In confronting sin Christ, the Lamb of God, had to suffer evil and die. He did so without passing on any evil himself. How well Peter put it years later, “You were ransomed with the precious blood of Christ, like that of a lamb without blemish ...he committed no sin, no guile was found on his lips. When he was reviled he did not revile in return; when he suffered he did not threaten, but he trusted to him who judges justly. He himself bore our sins in his body on the tree ... By his wounds you have been healed” (1 Pet 1:18-19; 2:22-24).

This extraordinary offering of himself is at the heart of history. We can only really grasp what our Christian faith is about by standing before it and letting it sink into our depths. But it would be something useless were it not also for the Resurrection that shows that it had real value and bore real fruit.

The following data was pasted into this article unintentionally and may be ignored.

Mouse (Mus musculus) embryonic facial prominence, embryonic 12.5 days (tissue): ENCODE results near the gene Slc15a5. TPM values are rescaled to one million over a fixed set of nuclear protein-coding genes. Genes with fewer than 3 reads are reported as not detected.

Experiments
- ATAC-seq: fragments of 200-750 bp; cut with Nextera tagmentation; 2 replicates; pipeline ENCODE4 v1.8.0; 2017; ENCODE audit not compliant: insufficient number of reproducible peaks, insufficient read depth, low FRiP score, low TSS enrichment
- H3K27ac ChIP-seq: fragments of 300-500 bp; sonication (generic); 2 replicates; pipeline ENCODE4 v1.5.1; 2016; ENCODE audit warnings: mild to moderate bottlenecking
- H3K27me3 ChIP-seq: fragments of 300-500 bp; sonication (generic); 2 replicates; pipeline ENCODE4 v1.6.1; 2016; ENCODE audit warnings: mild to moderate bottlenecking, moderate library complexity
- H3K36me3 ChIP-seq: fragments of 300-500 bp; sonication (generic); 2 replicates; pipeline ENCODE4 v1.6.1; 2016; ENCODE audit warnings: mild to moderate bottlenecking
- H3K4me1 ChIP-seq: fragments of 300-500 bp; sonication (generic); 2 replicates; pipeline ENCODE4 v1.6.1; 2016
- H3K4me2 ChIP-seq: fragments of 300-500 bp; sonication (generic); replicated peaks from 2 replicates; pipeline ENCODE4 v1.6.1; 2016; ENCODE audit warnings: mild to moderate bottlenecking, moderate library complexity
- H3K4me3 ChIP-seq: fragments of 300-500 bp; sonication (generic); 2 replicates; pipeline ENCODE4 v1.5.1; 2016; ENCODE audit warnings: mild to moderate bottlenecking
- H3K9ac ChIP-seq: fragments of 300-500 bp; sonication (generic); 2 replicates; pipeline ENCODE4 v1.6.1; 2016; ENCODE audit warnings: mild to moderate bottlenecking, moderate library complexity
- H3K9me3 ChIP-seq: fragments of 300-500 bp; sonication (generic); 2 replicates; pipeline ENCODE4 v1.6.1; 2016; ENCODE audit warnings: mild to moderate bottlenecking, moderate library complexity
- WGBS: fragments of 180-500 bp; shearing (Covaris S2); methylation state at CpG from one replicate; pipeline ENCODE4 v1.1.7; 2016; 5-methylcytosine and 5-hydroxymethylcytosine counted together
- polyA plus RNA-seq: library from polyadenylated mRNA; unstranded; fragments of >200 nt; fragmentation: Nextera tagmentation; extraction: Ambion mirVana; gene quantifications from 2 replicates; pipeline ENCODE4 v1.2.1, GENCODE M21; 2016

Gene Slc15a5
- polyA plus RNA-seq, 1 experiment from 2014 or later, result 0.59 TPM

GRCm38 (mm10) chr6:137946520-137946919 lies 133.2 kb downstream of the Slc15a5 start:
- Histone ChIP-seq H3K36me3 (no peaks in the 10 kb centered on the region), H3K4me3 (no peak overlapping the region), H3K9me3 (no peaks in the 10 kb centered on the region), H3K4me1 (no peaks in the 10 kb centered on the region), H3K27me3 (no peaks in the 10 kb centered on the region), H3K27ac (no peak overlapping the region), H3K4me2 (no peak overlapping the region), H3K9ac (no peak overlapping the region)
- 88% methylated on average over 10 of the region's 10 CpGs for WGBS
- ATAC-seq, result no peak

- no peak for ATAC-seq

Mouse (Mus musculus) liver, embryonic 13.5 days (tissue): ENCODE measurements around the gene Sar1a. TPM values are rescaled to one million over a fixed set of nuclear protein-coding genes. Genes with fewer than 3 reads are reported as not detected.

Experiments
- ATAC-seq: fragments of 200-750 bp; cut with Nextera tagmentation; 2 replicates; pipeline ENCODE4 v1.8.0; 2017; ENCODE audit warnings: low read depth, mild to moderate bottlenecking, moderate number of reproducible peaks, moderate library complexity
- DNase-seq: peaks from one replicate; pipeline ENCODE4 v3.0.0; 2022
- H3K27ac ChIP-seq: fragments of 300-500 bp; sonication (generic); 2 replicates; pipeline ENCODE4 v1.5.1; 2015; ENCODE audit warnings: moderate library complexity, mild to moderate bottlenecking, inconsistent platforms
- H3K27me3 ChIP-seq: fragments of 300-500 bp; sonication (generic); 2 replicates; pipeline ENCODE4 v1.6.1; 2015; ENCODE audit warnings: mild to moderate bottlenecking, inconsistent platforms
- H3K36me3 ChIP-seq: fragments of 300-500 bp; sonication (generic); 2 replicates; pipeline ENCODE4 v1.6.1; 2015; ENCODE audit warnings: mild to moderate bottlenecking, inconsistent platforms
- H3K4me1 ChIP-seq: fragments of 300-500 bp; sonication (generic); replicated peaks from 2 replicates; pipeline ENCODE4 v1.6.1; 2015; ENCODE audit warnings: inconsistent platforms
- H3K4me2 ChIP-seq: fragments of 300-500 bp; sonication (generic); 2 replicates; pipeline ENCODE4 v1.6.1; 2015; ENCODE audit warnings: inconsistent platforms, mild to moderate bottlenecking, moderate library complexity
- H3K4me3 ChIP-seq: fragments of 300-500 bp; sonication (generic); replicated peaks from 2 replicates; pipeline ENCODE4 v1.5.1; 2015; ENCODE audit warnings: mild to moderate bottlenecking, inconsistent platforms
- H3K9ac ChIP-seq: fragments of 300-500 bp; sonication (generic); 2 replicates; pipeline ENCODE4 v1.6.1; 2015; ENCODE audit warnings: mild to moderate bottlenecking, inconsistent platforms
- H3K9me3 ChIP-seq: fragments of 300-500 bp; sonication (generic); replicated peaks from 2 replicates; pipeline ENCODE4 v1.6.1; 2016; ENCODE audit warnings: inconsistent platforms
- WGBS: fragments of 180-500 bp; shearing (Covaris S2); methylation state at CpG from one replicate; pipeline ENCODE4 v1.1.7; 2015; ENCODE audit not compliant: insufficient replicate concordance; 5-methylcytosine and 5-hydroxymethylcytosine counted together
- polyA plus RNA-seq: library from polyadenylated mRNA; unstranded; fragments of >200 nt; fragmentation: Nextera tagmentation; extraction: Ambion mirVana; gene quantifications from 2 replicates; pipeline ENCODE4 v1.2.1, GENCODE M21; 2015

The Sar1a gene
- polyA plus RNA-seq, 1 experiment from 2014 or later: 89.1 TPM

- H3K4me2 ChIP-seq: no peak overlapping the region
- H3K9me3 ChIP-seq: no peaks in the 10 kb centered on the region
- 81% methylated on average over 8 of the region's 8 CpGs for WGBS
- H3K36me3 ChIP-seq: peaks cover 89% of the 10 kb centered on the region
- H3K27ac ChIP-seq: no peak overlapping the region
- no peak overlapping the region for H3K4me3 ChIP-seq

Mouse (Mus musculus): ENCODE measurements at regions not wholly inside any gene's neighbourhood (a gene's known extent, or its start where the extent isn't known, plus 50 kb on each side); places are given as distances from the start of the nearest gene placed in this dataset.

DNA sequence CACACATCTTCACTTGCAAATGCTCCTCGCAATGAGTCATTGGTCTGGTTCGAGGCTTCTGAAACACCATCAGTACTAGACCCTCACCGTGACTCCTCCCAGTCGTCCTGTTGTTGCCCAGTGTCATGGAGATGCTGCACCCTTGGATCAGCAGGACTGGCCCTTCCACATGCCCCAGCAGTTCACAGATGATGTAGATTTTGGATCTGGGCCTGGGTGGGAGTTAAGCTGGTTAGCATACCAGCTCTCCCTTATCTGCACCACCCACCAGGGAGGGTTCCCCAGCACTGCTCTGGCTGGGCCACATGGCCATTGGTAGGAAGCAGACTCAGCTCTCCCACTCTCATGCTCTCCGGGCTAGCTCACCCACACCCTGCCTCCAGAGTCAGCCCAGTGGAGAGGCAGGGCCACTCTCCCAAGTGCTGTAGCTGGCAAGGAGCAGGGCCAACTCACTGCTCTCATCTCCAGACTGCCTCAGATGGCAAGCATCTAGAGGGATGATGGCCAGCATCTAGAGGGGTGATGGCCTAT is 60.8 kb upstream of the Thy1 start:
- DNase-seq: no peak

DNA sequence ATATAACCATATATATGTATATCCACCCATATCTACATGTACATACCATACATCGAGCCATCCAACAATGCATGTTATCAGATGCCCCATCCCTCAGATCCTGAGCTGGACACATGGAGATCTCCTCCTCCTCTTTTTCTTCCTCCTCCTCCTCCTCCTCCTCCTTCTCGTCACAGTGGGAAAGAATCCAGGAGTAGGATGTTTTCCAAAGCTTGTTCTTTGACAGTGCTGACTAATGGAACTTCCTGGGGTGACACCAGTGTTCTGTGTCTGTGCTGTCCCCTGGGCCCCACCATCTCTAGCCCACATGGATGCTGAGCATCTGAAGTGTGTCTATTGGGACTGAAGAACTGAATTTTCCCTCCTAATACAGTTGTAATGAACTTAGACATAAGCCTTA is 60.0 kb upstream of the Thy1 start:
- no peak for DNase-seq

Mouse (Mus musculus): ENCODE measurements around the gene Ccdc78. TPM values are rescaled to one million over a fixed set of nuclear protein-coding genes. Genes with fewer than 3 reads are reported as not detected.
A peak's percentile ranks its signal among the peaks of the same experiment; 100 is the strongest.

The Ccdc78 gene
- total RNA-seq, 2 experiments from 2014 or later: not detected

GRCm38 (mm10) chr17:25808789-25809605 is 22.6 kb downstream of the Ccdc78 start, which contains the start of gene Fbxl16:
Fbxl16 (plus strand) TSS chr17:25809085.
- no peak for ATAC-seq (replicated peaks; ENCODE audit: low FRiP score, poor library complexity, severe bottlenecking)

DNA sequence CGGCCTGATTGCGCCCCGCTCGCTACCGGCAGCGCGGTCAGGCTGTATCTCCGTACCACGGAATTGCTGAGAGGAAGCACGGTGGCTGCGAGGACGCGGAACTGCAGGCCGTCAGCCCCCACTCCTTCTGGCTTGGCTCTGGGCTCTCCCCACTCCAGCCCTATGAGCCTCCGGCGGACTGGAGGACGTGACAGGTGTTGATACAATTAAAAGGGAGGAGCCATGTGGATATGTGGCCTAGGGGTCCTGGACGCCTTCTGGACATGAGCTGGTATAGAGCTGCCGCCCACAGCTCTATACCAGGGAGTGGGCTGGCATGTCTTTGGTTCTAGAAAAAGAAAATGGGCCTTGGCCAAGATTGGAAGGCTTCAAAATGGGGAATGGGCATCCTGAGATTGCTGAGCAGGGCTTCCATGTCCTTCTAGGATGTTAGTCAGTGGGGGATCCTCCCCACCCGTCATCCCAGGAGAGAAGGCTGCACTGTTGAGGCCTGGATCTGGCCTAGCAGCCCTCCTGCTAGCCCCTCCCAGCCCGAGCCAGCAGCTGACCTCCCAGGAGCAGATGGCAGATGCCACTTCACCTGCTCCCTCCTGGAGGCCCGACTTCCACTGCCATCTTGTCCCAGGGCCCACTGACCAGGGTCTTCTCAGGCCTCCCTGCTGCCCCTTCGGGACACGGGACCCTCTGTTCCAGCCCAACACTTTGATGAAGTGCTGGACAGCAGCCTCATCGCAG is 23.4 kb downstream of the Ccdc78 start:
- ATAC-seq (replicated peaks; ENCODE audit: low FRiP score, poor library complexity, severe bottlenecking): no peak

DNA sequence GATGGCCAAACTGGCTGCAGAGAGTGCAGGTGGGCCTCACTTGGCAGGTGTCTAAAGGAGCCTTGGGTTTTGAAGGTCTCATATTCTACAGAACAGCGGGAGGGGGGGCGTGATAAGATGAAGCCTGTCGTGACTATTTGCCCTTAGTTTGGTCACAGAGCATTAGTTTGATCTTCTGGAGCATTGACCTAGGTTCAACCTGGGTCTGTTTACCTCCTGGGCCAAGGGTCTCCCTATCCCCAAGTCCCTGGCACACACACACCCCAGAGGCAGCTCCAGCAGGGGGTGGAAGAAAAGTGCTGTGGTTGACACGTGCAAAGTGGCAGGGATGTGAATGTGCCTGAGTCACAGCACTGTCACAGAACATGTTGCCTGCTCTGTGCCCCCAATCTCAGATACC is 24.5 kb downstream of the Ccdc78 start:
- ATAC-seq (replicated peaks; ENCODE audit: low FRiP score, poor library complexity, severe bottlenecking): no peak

Mary witnesses to our consolation and glory

But let me move towards the end on an up note. As I said the Resurrection, which the Eucharist is the great symbol of, brought joy and hope to those demoralised by the scandal of the Cross. And Christ assures us that in following him, while we will have trials, there will be many blessings for those who persevere (e.g. Mk. 10:28-31)

When we celebrate the 5th Glorious Mystery of the Rosary we are celebrating the crown of victory Our Lady won in Heaven. She shared completely in her own way in the misery of the Cross according to what the will of God allotted to her. There is no doubt that by the time of Pentecost she knew he was risen and now lived with deep peace within her. She would not have been there with the disciples at Pentecost, encouraging them, had she still been suffering post-traumatic grief. Would anyone begrudge her the crown she now wears? Her coronation in Heaven symbolises for us the rewards for those who suffer with and for Christ in the struggle with evil. It is precisely in the context of speaking of those who crucified Christ that St. Paul proclaims, “What no eye has seen nor ear heard nor the heart of man conceived what God has prepared for those who love him” (1 Cor 2:9).